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Agility needs Stability


Agility needs Stability - How resilient is your change?

Never has it been more true than today that dramatic change is easier when people are flexible and willing to adjust and strong in their stress coping strategies. Recent research suggests, paradoxically, that for real agility and changability, organizations need to foster stability.

If we think twice, the reason becomes immediately obvious: When peope feel a sense of confidence, security, and optimism, they are more likely to stay calm, think rationally, and act more efficiently and effectively in disruptive situations. This is how simple industrial and organizational psychology can be. We see this need for stability being valid in all our change projects - not only in the ones related to Covid-19 but every change of organizational structure, processes, project culture, collaboration styles, etc. Research found companies with a stronger agility-resilience setup achieved 150% higher return on investment (ROI) and 500% higher return on equity (ROE). Elaine Pulakos recommends seven action fields as an empowerment agenda for change agents and leaders in future-oriented organizations:

  1. Sharpen focus
    set clear priorities and deselect everything that is not helping achieve the goal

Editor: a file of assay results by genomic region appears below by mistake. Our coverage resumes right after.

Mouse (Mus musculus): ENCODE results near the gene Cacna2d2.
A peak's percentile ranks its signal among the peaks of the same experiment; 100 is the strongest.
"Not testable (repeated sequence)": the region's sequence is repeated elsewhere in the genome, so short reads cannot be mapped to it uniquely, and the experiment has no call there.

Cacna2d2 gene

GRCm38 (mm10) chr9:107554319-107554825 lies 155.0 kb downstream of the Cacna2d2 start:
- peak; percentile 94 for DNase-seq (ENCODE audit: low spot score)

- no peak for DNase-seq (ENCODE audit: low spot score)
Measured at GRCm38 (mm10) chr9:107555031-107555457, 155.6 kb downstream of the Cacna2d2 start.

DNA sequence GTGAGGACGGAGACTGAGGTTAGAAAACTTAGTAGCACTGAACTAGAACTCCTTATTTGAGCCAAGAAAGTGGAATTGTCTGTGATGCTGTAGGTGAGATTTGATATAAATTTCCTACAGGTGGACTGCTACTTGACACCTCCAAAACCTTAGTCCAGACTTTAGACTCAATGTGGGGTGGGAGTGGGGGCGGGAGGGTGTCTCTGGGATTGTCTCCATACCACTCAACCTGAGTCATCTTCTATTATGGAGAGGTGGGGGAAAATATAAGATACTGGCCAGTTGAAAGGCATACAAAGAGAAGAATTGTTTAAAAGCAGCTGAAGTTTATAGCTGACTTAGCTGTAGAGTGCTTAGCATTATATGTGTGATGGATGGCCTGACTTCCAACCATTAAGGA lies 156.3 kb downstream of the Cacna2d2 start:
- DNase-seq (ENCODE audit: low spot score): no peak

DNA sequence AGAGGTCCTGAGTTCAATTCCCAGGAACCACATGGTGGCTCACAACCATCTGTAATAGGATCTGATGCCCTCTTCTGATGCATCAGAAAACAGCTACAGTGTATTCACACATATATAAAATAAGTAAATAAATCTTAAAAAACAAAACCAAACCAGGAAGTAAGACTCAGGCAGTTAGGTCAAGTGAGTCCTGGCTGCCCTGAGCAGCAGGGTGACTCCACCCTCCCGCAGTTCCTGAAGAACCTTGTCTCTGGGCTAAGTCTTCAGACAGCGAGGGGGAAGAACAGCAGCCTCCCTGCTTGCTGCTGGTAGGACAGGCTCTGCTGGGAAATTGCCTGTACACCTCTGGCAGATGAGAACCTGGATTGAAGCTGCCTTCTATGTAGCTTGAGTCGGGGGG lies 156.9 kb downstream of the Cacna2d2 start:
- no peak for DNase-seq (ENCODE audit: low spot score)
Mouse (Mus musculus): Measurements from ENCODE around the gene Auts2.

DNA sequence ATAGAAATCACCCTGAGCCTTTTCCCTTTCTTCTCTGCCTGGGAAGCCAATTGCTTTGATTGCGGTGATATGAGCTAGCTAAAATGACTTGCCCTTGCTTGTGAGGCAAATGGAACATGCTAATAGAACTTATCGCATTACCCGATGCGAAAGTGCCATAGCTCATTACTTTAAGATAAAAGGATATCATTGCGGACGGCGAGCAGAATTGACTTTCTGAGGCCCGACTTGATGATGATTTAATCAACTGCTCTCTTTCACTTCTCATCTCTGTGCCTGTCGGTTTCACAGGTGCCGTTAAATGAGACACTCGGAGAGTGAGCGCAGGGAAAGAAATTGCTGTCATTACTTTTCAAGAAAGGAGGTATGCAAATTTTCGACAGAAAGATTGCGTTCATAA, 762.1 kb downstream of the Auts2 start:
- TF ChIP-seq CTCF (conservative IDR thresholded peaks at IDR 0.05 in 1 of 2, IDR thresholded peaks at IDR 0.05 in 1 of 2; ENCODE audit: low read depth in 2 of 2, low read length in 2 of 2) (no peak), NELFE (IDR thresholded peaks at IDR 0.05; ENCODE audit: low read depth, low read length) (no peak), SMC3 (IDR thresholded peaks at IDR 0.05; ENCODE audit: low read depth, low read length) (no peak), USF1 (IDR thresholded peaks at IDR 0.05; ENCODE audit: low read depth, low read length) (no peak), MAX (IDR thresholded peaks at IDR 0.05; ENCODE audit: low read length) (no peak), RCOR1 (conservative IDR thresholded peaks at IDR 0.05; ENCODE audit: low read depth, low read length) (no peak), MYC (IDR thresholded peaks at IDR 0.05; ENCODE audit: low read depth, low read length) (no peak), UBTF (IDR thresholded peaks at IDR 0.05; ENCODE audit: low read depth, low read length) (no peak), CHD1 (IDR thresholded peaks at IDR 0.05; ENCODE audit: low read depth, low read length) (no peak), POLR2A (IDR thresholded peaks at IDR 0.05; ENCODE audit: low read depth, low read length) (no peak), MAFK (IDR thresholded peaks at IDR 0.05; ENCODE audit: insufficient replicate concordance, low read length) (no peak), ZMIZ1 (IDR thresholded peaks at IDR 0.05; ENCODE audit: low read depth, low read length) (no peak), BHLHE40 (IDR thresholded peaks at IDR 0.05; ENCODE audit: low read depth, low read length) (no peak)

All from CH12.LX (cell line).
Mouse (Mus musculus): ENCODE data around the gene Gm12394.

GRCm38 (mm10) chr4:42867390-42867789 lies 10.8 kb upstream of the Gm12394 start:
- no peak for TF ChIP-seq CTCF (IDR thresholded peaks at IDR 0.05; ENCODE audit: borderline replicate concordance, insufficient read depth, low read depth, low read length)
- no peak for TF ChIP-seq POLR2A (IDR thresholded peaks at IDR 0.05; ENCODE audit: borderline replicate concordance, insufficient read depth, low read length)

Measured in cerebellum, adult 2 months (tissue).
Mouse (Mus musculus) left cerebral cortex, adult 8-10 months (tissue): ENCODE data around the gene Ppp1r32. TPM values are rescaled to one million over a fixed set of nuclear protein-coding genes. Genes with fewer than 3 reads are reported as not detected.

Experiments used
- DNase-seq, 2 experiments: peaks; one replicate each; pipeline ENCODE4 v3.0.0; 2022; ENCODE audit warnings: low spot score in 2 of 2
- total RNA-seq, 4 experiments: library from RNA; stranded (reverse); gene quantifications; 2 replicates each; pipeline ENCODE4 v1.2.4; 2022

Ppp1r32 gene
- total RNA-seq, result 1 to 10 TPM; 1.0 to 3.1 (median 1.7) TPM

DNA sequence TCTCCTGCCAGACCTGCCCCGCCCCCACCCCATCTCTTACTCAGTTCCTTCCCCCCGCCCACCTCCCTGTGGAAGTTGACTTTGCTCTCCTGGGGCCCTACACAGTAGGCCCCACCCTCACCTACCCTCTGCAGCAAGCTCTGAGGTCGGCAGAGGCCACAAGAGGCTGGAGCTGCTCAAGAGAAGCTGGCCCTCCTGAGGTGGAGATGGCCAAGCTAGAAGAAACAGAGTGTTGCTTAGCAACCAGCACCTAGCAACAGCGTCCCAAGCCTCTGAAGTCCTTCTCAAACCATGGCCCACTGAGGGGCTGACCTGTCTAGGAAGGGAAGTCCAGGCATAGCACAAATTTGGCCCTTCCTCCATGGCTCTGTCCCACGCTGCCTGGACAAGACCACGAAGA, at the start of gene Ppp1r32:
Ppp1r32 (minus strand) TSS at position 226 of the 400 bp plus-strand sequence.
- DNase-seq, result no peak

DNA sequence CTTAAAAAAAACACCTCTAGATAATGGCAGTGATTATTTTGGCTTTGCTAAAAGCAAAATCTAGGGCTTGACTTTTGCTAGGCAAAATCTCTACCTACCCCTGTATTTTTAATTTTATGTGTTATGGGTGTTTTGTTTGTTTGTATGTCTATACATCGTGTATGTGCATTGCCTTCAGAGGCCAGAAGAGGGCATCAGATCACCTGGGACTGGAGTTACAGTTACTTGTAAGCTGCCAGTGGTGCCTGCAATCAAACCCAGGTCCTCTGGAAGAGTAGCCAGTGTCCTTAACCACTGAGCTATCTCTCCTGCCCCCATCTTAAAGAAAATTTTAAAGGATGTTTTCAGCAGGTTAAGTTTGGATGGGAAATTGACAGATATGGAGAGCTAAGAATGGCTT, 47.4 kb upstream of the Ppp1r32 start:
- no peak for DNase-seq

2. Break down barriers
    provide as much support as possible to enable your people
  3. Optimize failure
    establish a learning culture and have reflection circles with your team
  4. Build optimism
    develop a culture of solution orientation and hope and ban black-painting
  5. Reassure people
    build trust through realistic, honest, and credible action and set stable cornerstones
  6. Harmonize resources
    invest wisely but focus on doing less with less to maintain balance of demands and resources
  7. Plan for recovery
    communicate clearly and regularly the situation of the aspired new normal to absorb jolts

Read more on the agility-stability findings and Elaine Pulakos' conclusions here:
Pulakos, E. D., Kantrowitz, T., & Schneider, B. (2019). What leads to organizational agility: It’s not what you think.

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